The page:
Researchers at the University of Toronto and St. Michael’s Hospital have shown that a vegetarian diet composed of specific plant foods can lower cholesterol as effectively as a drug treatment. The study compared a diet of known cholesterol-lowering, vegetarian foods to a standard cholesterol-reducing drug called lovastatin. The special diet lowered levels of LDL (“bad”) cholesterol, known to cause clogging in coronary arteries, in subjects by almost 29%, compared to a 30.9% decrease in the lovastatin subjects. The special diet combined nuts (almonds), soy proteins, high-fibre foods such as oats and barley and a special margarine with plant sterols.
Lead author David Jenkins says the study could have far-reaching implications for public health. “As we age, we tend to get raised cholesterol, which in turn increases our risk of heart disease. This study shows that people now have a dietary alternative to drugs to control their cholesterol, at least initially.” Jenkins notes the diet can also be used to maintain normal cholesterol levels.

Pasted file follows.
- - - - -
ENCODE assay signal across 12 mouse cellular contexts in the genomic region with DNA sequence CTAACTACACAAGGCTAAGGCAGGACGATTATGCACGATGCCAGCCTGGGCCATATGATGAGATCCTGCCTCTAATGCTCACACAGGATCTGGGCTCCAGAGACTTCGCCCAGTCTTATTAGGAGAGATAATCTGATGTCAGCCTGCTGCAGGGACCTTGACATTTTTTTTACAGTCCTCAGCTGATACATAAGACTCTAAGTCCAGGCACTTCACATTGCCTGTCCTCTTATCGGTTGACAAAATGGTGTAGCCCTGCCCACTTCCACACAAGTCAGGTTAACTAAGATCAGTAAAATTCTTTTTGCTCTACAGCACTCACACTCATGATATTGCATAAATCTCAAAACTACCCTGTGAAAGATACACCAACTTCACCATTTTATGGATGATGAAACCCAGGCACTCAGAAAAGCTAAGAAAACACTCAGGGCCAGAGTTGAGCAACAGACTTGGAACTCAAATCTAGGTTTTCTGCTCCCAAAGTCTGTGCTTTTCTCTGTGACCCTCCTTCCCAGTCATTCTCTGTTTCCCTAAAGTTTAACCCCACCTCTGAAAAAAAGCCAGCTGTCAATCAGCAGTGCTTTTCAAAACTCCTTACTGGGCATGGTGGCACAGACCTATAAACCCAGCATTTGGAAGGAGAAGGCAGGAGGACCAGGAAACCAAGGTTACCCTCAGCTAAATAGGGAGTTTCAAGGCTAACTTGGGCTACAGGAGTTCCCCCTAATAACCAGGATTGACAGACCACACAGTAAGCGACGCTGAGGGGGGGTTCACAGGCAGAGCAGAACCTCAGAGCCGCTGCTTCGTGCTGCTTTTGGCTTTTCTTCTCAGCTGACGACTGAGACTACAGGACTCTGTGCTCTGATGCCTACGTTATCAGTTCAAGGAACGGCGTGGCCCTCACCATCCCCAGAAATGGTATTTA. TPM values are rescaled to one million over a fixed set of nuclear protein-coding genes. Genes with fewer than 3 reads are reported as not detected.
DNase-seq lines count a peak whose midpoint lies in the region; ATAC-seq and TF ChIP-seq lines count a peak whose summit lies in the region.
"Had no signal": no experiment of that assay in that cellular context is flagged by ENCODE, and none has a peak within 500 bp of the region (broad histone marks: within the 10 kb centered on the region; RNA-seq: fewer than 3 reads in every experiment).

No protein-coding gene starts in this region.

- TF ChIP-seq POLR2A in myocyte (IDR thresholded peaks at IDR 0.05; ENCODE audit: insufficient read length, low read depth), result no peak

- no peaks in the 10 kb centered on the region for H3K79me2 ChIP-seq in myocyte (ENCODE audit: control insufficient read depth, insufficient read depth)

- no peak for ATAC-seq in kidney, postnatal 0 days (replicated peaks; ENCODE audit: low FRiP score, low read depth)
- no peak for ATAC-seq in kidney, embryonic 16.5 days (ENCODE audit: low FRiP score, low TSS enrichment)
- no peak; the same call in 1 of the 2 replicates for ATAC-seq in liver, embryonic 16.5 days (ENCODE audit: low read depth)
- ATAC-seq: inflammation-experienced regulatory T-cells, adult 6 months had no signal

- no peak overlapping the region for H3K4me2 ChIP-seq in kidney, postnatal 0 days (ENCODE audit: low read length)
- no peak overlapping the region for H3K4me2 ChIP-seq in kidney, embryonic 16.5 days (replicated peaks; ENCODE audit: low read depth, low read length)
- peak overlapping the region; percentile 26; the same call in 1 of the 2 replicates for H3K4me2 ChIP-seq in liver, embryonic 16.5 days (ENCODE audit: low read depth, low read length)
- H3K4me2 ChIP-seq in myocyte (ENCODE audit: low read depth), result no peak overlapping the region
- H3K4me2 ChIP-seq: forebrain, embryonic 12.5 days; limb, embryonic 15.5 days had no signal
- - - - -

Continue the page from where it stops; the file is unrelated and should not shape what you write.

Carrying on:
In the month-long study, 46 men and women with raised cholesterol were randomly assigned to one of three vegetarian diet groups. The control group ate meals low in saturated fats. The second group had the same low-fat diet, plus lovastatin. The last group had a diet high in four foods known to have cholesterol-lowering properties: nuts, soy protein, fibre foods and plant sterols.
Jenkins points out that large numbers of people with high cholesterol are being put on medication before they are able to give diet an adequate trial. He adds that while many people may still require drugs to lower their cholesterol, his team has demonstrated an effective alternative for those who are prepared to control their food choices.
University of Toronto, July 22, 2003